—Dr. Abraham Verghese, author of Cutting for Stone

The Man from Saigon is stunning — so visual, so sensual and sharply realized. Almost nothing else could interest me in another book about that war, but by writing about a woman reporter in Vietnam, Leimbach makes its dark history brilliantly new.”
—Karen Connelly, author of The Lizard Cage

“From Tim O'Brien and Denis Johnson to Bao Ninh, the war in Vietnam gave rise to long shelf of fine fiction. In this novel, set in Saigon and the jungle battlefields of 1967, Marti Leimbach nods to forerunners but still finds a path of her own through the maze of lies and fear. Susan, her British-raised front-line reporter, is taken prisoner by Vietcong along with her enigmatic photographer, Son. Scenes from the frenzied ‘theatre of extremes’ she has left in the city, and of a tightly-strung affair with married colleague Marc, alternate with scarily sensuous evocations of her torrid captivity. Emotionally rich, viscerally intense, the novel revisits a familiar terrain but finds ways to see it anew.”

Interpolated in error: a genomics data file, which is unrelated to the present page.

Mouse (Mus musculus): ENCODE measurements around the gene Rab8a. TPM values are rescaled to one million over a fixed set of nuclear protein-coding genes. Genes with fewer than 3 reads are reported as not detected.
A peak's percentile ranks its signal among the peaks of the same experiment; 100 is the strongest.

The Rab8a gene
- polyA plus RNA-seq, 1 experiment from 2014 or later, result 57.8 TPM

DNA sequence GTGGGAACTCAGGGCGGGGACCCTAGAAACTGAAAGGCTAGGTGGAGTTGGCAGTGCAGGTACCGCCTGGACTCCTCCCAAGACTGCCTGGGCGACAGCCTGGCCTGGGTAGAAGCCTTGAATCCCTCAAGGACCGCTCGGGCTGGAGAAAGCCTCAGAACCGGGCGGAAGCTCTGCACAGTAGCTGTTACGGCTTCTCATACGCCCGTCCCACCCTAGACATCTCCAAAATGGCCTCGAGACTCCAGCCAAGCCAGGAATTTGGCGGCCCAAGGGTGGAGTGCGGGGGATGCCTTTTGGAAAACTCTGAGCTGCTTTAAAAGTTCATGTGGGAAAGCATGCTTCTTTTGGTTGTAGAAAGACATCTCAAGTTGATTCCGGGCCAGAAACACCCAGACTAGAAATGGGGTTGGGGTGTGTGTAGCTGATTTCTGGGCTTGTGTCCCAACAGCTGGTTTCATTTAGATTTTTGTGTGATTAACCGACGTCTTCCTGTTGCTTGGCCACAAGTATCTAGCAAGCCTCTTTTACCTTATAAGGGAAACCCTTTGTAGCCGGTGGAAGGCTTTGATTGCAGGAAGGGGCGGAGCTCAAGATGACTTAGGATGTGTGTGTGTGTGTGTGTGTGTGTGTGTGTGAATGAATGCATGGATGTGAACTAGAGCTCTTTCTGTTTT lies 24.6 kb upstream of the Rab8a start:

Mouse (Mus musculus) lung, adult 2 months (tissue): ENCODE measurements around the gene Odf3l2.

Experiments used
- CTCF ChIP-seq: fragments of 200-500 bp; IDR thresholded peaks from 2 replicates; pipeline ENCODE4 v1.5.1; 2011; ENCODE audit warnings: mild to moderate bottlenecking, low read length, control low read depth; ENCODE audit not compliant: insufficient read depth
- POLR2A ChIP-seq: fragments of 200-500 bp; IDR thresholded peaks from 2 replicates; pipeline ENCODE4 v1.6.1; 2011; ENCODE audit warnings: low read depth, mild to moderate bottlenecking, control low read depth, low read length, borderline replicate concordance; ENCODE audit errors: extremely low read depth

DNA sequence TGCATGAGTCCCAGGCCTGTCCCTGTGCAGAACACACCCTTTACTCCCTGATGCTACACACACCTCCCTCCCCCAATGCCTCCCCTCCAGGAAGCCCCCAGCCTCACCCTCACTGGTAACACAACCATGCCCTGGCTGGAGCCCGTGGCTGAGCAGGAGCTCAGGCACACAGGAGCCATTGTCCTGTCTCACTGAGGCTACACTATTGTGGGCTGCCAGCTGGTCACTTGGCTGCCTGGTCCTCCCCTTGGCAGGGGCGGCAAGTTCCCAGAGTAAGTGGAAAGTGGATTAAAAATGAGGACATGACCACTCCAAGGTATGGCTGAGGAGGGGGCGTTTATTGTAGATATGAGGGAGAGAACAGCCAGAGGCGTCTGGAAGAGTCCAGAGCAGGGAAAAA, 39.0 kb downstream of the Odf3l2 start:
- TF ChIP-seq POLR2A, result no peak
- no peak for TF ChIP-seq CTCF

—The Independent

“Leimbach does an impressive job of evoking the frenetic chaos of Saigon and the claustrophobia and suffocating humidity of the dense jungle, while her story has a vivid immediacy as it flashes backwards and forwards in a deliberately disorienting fashion. The result is intense and gripping.”
Daily Mail

 Praise for Marti Leimbach's Daniel Isn't Talking

 "A tearful, joyful novel." —Time

 "Gripping. . . Leimbach has a gift for emotionally searing fiction leavened with humor." —People

 "Timely and uplifting." —The New York Times Book Review

 "Hard to put down. . . Leimbach's strength is in creating characters who are human and fallible and become imbedded in your heart." —USA Today